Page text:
A little more than three years ago, Eaton Corp.’s Hydraulics division announced a breakthrough technology with its LifeSense Hose, a smart hydraulic hose condition-monitoring system that detects failure-related events in a hose and sends notices that the product is approaching the end of its useful life.
While I was at Eaton’s Distributor Meeting last fall, I had the opportunity to sit in on a session highlighting the updates to this line and how the company is continuing to market it, particularly for mobile machinery and large trucks such as refuse vehicles.
Hose failures and replacement: costly considerations
Eaton developed the LifeSense hydraulic hose to combat the high costs associated with hose failure and replacement. On one end of the spectrum, running a hose until it fails or ruptures can be extremely costly, in terms of hose and fluid loss but also because of damage to machines and critical downtime. On the other hand, using a predictive maintenance schedule—in which hoses are switched out based on rated operating hours—can also be expensive. In this situation, machine owners could be losing money by replacing a hose too soon, because it could still have a long life in it.
According to Product Manager Kelly Floyd, the LifeSense diagnostics unit helps determine how much life is left in a hose. She said that about 80% of the types of failures machine operators and owners see can be detected with LifeSense. Obviously, an accident that ruptures a hose can’t be avoided, for instance.
Because of the embedded technologies, LifeSense hose comes at a premium, but Eaton said the extra costs are worth it in the long run.
For example, said Floyd, a municipality who normally spends $97,000 on critical hoses actually spends $97,000 plus $39,000 in unplanned downtime, equaling a total cost of $136,000. By converting to LifeSense, first year costs are $173,000 (initial spend) plus $8000 (downtime), equaling $181,000. In year two, however, the costs drop to $48,000 (two-year spend) plus $8000 (unplanned downtime), equaling just $56,000. So although the up-front costs of LifeSense are greater in the first year, the municipality would save $80,000 in just two years. That’s a big savings, said Kelly.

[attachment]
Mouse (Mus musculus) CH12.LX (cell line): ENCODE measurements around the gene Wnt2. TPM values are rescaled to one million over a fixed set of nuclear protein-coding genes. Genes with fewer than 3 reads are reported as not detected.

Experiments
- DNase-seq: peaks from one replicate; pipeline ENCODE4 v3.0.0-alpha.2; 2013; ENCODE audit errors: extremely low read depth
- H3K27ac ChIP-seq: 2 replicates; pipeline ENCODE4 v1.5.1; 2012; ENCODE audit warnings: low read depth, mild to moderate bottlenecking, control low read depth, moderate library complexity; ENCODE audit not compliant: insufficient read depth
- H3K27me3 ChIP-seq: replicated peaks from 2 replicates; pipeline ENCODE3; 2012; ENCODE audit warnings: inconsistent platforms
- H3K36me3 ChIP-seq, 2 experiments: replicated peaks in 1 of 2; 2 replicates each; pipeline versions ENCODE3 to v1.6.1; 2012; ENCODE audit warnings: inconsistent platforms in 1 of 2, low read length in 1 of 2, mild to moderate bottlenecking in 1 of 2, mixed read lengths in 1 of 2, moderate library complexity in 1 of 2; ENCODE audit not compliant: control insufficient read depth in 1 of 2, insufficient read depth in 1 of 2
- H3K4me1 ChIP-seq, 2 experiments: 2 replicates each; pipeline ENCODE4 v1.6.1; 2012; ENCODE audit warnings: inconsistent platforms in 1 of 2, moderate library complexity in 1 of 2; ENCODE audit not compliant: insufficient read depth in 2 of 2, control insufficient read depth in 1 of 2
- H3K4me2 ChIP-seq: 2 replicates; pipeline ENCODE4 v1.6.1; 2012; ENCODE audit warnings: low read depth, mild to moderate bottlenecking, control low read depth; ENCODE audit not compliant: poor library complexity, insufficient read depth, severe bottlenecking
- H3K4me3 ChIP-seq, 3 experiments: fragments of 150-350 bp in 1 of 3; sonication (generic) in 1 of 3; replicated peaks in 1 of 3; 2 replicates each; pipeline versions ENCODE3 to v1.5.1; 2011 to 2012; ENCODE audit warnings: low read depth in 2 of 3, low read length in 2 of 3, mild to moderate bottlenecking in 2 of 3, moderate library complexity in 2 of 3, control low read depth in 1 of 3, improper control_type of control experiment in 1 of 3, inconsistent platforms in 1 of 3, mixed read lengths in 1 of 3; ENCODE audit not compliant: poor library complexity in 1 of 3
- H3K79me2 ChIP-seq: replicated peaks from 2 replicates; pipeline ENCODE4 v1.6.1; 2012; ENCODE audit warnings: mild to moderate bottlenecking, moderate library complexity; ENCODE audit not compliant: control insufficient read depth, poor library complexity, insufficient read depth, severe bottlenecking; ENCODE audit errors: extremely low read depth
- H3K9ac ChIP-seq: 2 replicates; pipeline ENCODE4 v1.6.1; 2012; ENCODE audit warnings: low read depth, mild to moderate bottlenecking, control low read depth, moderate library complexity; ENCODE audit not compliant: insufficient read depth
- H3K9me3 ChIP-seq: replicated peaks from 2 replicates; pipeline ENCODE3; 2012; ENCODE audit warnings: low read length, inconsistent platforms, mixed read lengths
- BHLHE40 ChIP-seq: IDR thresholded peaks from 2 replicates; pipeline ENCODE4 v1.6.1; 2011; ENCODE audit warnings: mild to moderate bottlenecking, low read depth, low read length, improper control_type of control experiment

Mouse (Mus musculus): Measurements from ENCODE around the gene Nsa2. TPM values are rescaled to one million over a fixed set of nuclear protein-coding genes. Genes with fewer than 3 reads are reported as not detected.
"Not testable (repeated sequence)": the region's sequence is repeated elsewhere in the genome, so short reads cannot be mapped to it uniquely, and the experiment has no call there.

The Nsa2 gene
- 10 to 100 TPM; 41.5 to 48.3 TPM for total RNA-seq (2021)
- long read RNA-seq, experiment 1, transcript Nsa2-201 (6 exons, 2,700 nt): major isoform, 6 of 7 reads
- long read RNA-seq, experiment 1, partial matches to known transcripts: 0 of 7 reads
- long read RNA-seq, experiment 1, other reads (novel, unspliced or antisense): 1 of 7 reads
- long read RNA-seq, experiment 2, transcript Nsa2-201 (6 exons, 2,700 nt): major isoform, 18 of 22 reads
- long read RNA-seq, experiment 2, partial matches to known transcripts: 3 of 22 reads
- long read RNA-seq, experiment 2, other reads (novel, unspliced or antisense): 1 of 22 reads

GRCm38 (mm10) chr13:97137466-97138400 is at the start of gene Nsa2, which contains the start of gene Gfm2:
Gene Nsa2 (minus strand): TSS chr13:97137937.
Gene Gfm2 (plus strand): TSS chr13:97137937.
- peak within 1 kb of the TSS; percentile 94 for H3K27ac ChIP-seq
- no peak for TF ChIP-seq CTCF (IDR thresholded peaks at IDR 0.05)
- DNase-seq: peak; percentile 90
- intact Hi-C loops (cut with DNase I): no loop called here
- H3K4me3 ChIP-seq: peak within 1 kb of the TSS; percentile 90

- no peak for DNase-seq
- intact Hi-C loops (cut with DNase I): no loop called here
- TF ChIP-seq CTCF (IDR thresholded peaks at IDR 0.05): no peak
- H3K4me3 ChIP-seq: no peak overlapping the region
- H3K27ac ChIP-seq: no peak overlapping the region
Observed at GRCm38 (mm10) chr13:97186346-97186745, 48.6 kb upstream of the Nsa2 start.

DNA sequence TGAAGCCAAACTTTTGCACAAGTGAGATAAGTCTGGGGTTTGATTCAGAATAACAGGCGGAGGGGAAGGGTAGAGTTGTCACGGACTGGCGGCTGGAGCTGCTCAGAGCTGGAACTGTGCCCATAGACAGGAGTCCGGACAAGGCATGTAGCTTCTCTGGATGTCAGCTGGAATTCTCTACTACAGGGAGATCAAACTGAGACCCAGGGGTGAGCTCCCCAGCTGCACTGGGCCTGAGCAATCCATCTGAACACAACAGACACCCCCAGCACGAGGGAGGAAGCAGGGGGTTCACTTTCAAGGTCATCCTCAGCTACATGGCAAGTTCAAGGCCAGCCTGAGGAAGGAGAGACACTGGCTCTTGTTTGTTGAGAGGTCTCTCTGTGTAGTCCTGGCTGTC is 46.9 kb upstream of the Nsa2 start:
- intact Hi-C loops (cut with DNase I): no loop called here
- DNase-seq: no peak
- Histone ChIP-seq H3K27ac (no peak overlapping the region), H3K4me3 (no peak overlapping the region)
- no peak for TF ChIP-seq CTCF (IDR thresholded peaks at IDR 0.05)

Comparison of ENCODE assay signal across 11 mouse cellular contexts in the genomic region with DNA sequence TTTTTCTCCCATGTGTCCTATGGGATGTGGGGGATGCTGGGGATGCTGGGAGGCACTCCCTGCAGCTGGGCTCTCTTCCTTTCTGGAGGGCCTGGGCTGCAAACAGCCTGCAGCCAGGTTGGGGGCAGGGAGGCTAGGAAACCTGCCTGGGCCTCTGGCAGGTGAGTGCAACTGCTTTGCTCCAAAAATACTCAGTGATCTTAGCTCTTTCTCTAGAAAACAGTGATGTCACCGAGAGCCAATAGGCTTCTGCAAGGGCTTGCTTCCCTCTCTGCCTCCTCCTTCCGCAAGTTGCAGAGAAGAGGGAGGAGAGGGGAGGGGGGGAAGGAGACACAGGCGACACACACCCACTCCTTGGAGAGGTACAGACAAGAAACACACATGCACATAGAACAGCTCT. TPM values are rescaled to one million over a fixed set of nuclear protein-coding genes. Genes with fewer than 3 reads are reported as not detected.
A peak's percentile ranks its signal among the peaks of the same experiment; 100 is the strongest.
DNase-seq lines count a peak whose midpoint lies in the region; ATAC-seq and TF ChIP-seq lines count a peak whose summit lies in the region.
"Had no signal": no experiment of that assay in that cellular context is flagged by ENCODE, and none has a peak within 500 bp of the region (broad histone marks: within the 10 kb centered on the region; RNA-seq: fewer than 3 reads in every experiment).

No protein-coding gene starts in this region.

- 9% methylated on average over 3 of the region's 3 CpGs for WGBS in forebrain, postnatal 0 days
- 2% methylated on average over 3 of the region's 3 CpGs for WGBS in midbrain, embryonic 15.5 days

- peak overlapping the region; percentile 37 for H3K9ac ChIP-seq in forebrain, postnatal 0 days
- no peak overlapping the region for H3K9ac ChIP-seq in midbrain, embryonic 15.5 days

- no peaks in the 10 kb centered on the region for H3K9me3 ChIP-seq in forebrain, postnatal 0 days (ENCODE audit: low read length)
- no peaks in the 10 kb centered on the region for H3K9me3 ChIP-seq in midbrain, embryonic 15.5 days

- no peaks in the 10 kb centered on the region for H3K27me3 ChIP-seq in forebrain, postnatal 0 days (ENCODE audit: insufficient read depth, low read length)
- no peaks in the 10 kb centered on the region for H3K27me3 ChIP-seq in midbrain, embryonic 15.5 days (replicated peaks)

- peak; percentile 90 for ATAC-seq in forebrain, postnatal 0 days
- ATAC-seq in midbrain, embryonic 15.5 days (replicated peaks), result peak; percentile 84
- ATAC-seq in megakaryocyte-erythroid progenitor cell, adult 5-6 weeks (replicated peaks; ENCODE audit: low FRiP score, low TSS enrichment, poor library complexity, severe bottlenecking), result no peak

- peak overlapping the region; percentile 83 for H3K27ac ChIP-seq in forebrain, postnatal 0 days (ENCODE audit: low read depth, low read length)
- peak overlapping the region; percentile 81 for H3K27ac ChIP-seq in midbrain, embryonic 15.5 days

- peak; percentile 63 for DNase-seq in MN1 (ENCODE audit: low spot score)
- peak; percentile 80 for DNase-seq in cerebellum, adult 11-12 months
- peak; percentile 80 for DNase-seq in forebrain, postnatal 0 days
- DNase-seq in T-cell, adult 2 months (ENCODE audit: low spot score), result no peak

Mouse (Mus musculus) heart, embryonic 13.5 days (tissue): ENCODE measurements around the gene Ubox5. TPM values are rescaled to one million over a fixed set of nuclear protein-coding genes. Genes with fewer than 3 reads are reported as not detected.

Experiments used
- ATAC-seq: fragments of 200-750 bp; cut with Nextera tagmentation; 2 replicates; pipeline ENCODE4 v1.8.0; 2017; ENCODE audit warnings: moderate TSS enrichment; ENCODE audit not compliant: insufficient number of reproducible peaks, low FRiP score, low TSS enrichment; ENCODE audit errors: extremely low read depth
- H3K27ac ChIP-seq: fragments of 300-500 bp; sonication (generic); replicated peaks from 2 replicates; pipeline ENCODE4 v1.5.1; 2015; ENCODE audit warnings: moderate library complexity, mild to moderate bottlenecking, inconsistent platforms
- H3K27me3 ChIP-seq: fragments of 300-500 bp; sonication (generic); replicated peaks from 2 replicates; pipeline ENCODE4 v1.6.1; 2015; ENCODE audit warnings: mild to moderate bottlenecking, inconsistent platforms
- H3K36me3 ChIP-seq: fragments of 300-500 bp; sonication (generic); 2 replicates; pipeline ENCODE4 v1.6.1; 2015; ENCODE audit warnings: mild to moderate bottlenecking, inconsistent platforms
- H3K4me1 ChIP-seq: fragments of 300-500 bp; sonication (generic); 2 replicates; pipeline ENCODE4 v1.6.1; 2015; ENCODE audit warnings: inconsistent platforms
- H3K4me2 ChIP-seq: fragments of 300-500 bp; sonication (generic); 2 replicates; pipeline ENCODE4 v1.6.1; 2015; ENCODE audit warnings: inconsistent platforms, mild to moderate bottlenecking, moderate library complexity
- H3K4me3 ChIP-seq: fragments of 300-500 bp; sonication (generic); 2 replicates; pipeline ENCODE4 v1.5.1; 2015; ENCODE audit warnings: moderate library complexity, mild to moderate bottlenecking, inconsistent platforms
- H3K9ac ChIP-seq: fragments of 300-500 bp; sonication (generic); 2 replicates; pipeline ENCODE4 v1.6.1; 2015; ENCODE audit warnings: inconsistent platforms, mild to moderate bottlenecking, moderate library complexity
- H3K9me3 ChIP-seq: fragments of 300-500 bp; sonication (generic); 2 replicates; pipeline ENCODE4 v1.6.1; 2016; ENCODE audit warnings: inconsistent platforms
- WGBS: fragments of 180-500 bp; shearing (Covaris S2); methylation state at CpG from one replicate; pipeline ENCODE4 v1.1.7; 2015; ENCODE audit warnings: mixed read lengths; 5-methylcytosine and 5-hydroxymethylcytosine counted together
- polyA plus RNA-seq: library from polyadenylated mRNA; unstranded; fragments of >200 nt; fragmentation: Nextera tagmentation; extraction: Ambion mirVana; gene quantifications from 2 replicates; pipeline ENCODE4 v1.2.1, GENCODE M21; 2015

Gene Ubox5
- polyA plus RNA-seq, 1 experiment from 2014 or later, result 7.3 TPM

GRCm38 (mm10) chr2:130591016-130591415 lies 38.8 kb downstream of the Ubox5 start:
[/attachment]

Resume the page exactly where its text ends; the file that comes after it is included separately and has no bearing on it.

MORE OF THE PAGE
“There is no hydraulic hose that will outperform this,” Floyd said. “This is the best hydraulic hose available.”
How it works
The LifeSense hose features a protective hose sleeve and a sensor assembly on the hose. The sensor sends signals to a hose diagnostics unit that is housed in the cab of the vehicle. This unit features lights or alarms to notify the operator of a problem with each hose assembly. A red light signals a hose failure is imminent, while a flashing light indicates a sensor is loose or a wire has failed.
The signals can be sent over a wired or wireless network. Currently, Eaton’s wired diagnostics includes wire lengths of 10, 25, 50, and 150 ft, rated at 12 or 24 VDC. The hose diagnostic unit can monitor up to 11 hose assemblies.
The wireless option also operates on a 12- or 24-VDC system, for monitoring up to 100 hoses with a 433 MHz frequency communication protocol. Although the sensors continuously monitor data, it will transmit operating data only once per shift (every seven hours) or as a vehicle passes through the gateway (for example, as a vehicle leaves a garage or enters it, where a gateway is housed). Alerts may be sent via the gateway or through text message via WiFi or Ethernet. The data is accessed through Eaton’s LifeSense web portal, which offers data on system monitoring, hose installation, and connection status. Currently, the wireless sensor has a battery life that is greater than six years but Eaton is currently working on a battery that will recharge itself.
LifeSense hose is currently available in two-wire braid designs in sizes -08, -12 and -16 (1/2, ¾, and 1 in.), rated for 293, 215, and 172 bar, respectively (4250, 3125, and 2500 psi). Eaton plans to offer -04 and -06 wire-braid designs as well as spiral hose in the near future. Eaton is also exploring cellular and satellite expansion of the wireless diagnostics options, with CANBus interface development also under way.